Almost 300 years ago a local court condemned 60-year-old spinster, Maria Bertoletti Toldini, to death for practicing witchcraft.
She was also convicted of adultery, sodomy and strangely, tossing a five-year-old child into a vat of boiling cheese, Ansa news reported.
On March 14th 1716 she was publicly beheaded by an executioner in front of a baying mob. For his part, the executioner received the princely sum of 75 German florins. After her death, her corpse was burnt by the hysterical locals – and the case was forgotten.
But some papers pertaining to the trial were recently found, including the closing statement of the woman's defence lawyer, Giovanni Battista del Pozzo. In his statement, Pozzo lamented the lack of any real evidence against his client – who had been the innocent victim of a witch-hunt.
Now, Brentonico council is asking Italy's court of appeal to re-open the case to serve justice. They claim Toldini was the victim of “folkloric excesses” which ultimately led to her condemnation and execution.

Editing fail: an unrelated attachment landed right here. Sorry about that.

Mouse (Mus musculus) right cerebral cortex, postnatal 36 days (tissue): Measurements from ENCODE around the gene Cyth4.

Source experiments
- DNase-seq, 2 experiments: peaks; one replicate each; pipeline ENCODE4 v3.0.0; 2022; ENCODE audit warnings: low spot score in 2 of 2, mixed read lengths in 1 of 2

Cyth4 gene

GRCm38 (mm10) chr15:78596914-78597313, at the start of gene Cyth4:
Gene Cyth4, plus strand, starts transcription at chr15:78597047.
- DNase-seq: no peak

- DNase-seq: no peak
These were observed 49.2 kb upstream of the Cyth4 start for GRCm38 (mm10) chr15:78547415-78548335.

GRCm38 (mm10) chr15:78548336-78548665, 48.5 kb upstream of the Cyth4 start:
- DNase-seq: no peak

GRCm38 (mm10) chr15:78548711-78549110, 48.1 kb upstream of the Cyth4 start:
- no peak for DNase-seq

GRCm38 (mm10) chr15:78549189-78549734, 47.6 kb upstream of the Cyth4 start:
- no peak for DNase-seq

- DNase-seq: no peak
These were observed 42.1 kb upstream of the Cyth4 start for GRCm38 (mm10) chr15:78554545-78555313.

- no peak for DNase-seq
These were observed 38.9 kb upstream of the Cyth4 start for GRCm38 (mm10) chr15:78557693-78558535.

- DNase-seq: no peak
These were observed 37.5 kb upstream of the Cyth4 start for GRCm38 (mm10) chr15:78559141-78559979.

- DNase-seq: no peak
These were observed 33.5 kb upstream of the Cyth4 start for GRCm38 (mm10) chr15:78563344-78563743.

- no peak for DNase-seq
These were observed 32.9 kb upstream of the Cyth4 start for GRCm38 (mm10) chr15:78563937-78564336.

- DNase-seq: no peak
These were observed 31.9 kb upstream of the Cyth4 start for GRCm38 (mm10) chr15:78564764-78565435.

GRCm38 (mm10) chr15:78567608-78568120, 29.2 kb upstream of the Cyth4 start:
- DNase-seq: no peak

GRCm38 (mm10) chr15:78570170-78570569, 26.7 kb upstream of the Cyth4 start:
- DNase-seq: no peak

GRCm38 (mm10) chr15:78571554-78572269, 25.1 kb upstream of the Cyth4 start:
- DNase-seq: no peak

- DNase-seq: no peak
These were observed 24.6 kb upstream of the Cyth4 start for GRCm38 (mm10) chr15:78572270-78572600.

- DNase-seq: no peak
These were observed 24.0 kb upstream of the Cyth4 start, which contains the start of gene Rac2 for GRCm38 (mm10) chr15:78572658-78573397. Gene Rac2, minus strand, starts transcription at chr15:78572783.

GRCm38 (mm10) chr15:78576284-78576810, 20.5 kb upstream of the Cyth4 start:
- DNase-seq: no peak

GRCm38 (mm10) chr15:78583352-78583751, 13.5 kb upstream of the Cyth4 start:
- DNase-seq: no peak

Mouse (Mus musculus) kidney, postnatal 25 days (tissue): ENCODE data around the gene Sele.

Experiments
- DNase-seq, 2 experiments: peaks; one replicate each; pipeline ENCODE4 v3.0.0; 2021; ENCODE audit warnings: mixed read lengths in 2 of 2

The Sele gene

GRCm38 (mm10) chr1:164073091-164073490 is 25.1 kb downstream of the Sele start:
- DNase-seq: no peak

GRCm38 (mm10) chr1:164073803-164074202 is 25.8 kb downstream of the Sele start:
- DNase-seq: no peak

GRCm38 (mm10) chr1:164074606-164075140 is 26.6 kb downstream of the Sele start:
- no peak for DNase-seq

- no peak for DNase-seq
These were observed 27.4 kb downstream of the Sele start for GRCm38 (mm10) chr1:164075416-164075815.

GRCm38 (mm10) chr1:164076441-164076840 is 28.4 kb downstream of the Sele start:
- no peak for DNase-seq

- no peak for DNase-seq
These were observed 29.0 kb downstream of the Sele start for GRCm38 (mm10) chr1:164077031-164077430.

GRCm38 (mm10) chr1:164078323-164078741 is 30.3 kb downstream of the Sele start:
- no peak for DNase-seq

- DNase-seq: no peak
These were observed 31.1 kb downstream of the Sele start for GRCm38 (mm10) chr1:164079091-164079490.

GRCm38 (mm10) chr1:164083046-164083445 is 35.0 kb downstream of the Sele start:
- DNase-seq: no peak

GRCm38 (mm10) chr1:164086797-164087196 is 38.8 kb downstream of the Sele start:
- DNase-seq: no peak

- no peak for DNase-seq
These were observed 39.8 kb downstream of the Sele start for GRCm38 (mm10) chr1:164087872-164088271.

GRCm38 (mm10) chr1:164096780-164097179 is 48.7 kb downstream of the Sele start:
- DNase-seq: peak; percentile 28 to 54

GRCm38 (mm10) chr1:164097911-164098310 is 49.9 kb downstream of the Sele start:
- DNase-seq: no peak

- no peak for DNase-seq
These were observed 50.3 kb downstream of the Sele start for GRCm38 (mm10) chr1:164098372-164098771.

“We want to render justice and historical truth,” the mayor of Brentonico, Christian Perenzoni, told Ansa news, “and give the condemned woman back her ethical, moral and civil dignity.”
Should Italy's court of appeal agree to a re-trial, the evidence presented will revolve around surviving historical documents as well as the opinion of scholars who will explain the prevailing attitudes towards witchcraft in the 1800s.
Scholars estimate that in the early-modern period some 40,000 to 60,000 people were put to death across Europe amid a moral panic created by the Catholic Church.